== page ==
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About Oldtech

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  • Birthday 01/02/1947

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  1. Not an expert on this model but I have seen cylinders that the washer goes in first to sort of seal the discharge valve that goes on the bottom of the spring,
  2. I don't know about the 5th valve business, To help Understand your engine a little better the 2 end cylinders on an inline engine travel together, and timing is always done with number 1, so, if the valve cover is off, watch #8 as you slowly turn the engine and at the point that the exhaust valve (the very back one is the exhaust) closes and the intake is about to open # 1 is on firing position. 8 is on the dead stroke between exhaust and intake and somewhere near the top. I don't know where the timing marks are on that engine but likely on the flywheel with a cover held by one screw.
  3. If you have no lights or anything the problem is either battery connections- quite likely, a bad cable - possible but not so likely, a loose connection. either on the big cable to the starter, or one of the ground straps. Power goes from the battery to the starter to everything else so check there first.
  4. I assume you will get a manual, but if you ever take the brake pistons apart the washer must go in with the gap to the top. Otherwise you can't bleed them. Long story from many years ago.
  5. Oldtech

    Mounting tires

    Hmmm. I just mounted 5 clinchers for the Ol Mclaughlin. Didn,t know about the garbage bag idea. might have tried it. Didn't have any problems though. Rims were powder coated so pretty tough. 2 of us did them all in 2 hrs. Re split rims or locking bead. Tire shops won't usually do them any more . I don't have a cage so just loop a chain around through the center on 2 sides, then inflate carefully, checking the lock as we go. never had an issue.
  6. Connections somewhere. Ground to engine, ground to frame, battery cable ends.
  7. Oldtech


    An L head engine doesn't need it. V8's with high rocker ratios and flat tappets like Olds, Caddy, and Studebaker do.
  8. First easy thing. Replace the grease nipple - or at least check that grease goes through it. 2. You may have to jack the car to get the weight off it. Can you run a drill bit down the hole? If none of those help is time to consider dismantling.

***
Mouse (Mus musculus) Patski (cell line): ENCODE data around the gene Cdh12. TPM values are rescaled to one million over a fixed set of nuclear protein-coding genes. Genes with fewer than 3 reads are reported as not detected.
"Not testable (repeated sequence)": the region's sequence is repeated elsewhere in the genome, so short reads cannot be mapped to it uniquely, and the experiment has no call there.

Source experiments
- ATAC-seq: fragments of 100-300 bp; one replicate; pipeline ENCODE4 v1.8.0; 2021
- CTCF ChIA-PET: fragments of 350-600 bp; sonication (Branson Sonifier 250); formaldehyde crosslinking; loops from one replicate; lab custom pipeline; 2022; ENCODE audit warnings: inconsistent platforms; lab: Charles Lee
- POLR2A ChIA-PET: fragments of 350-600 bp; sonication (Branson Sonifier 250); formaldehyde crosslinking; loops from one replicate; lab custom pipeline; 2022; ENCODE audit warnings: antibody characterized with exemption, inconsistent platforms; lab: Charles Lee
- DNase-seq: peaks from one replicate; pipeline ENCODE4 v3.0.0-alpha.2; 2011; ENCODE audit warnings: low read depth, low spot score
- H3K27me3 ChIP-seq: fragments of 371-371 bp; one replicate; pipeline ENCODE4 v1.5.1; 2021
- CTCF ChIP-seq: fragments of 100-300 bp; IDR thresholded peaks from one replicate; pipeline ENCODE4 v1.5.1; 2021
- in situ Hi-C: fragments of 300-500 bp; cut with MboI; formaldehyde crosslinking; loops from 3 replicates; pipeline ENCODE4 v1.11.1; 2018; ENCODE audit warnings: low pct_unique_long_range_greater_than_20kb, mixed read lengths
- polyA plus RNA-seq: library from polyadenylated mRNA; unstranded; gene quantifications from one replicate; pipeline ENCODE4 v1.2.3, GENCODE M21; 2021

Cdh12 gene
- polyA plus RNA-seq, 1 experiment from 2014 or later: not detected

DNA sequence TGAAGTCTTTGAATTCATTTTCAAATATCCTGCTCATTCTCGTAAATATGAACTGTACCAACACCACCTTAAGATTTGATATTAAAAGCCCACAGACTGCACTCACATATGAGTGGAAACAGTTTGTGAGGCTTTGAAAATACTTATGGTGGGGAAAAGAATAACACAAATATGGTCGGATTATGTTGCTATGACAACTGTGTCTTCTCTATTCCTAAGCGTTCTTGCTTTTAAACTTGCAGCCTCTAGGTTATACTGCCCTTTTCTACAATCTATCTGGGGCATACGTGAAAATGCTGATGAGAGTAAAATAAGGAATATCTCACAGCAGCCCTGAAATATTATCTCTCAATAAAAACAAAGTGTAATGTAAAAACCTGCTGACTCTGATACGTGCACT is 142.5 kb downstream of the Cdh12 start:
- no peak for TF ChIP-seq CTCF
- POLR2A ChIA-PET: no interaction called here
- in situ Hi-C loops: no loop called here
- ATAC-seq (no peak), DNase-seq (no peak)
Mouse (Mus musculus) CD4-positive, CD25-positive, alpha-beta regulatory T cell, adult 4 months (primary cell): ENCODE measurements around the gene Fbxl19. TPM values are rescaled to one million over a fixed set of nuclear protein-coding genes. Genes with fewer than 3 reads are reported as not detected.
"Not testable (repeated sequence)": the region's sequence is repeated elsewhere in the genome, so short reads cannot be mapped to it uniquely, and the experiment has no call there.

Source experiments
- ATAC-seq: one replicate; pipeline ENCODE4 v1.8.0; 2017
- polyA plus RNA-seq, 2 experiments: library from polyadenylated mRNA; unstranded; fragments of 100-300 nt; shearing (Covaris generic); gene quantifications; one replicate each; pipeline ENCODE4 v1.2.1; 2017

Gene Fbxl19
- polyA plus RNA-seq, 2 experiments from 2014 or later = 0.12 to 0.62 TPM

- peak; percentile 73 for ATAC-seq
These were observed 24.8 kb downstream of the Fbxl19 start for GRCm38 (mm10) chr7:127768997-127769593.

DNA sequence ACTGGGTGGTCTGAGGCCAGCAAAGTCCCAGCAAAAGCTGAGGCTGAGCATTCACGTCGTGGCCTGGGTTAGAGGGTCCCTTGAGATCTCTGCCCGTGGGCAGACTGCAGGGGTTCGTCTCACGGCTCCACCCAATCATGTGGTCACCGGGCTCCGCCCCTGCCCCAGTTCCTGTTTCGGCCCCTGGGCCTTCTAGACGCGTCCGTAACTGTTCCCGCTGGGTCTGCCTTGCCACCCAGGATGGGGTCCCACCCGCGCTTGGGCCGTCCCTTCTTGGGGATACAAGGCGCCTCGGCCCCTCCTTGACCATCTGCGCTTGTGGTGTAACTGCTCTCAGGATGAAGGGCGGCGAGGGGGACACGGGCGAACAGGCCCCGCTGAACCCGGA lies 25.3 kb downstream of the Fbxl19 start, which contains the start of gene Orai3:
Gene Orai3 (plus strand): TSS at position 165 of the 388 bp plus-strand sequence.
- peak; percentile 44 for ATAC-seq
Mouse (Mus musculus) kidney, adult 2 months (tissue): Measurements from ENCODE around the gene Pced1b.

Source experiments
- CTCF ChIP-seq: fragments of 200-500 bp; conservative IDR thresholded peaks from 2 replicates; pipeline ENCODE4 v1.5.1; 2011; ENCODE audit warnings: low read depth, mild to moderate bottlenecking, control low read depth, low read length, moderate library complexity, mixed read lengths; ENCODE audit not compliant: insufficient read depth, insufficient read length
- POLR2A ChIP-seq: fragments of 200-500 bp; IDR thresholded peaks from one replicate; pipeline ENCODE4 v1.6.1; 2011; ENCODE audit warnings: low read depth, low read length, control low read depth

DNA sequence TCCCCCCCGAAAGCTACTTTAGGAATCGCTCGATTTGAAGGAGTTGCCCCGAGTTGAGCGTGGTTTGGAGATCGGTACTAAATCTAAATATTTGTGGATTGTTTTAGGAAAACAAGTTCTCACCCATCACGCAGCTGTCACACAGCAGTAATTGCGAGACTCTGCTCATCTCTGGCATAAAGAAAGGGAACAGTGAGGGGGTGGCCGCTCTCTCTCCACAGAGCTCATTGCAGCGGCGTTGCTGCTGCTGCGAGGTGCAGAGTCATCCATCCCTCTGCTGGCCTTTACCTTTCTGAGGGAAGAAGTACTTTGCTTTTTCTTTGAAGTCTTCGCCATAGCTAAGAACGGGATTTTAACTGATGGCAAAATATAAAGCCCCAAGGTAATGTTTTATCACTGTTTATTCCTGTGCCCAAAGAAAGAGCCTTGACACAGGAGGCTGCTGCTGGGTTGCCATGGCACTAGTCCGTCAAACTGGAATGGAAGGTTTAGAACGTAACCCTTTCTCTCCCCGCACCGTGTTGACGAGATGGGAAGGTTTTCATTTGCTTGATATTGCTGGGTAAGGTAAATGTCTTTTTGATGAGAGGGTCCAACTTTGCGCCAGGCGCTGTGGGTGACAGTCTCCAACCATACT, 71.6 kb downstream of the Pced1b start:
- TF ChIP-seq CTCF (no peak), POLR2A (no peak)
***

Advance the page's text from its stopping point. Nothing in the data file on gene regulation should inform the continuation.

9. Methinks you have to take the steering wheel off, disconnect everything then pull it down through the floorboards. You will need the front of the car raised quite a bit.
  10. Oldtech

    Mounting tires

    I do it all the time. Just be careful and make sure the tube is out of the way .
  11. Dykes says .001 for each inch diameter so .003 ( 3 thousandths). Cast iron pistons can be fairly tight as they don't expand a lot, so .003 would be plenty IMHO.
  12. Oldtech

    Mounting tires

    No flaps. They are only needed on split rims or some trucks. Mounting tires is often a do-it-yourself operation for us old car types. Some Modern tire shops don't like the idea.
  13. Just a Sec. your linings do look good and that contact plug is supposed to touch the drum at all times. It is the self adjuster. Studebaker was one of the first with self adjusting brakes. It looks like the right hand shoe might be a be a little worn but if the pedal is up, I would run those. If you have no pedal on a Stude it is often the self adjuster sticking. Also, you would have had to get that hub pretty hot to damage the seals, but while your in this far anyway, it's a good idea. You should, I think be able to get shoes from one of the Stude parts places.
  14. Yes, I THINK they use the same type pot metal pump.
  15. You have an early version 6 speed special. If the engine is free you can likely get it running fairly easily. these are pretty indestructible. It is a Waukesha XA engine. If you don't want to rebuild wooden wheels there were steel ones if you can find a set. Looks like a great project.
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